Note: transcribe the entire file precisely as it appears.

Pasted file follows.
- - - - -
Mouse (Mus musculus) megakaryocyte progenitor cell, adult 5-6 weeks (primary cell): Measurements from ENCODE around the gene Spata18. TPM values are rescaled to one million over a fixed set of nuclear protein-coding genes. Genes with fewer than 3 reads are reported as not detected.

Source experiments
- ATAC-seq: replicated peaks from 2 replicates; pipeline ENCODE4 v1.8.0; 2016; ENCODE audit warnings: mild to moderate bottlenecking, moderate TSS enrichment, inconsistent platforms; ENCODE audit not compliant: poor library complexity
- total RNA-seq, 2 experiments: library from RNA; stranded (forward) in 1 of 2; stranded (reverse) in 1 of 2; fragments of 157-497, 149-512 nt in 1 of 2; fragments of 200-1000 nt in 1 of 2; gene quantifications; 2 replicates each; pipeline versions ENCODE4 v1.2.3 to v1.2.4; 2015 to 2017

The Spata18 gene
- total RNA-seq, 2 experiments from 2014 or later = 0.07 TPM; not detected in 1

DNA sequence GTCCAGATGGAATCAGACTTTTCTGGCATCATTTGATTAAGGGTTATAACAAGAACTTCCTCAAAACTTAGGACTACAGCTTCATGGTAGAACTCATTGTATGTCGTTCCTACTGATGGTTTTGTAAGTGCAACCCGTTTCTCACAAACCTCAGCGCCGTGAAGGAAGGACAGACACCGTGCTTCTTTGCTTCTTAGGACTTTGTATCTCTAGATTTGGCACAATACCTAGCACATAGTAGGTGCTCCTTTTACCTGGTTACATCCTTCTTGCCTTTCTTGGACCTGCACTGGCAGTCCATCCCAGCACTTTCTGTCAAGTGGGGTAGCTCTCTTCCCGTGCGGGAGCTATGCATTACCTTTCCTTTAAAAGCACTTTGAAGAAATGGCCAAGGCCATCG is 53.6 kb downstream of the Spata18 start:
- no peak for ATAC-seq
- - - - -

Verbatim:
Mouse (Mus musculus) megakaryocyte progenitor cell, adult 5-6 weeks (primary cell): Measurements from ENCODE around the gene Spata18. TPM values are rescaled to one million over a fixed set of nuclear protein-coding genes. Genes with fewer than 3 reads are reported as not detected.

Source experiments
- ATAC-seq: replicated peaks from 2 replicates; pipeline ENCODE4 v1.8.0; 2016; ENCODE audit warnings: mild to moderate bottlenecking, moderate TSS enrichment, inconsistent platforms; ENCODE audit not compliant: poor library complexity
- total RNA-seq, 2 experiments: library from RNA; stranded (forward) in 1 of 2; stranded (reverse) in 1 of 2; fragments of 157-497, 149-512 nt in 1 of 2; fragments of 200-1000 nt in 1 of 2; gene quantifications; 2 replicates each; pipeline versions ENCODE4 v1.2.3 to v1.2.4; 2015 to 2017

The Spata18 gene
- total RNA-seq, 2 experiments from 2014 or later = 0.07 TPM; not detected in 1

DNA sequence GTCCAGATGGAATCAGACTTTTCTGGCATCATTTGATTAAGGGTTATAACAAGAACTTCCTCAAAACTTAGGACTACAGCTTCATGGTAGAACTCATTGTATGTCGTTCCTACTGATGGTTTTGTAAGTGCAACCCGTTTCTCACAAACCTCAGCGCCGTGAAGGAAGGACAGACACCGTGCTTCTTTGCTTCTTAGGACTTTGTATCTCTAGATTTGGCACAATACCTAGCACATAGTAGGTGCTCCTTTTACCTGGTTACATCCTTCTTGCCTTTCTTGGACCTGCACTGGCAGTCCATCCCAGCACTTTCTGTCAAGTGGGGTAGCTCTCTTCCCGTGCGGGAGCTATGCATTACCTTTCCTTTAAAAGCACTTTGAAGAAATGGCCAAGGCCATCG is 53.6 kb downstream of the Spata18 start:
- no peak for ATAC-seq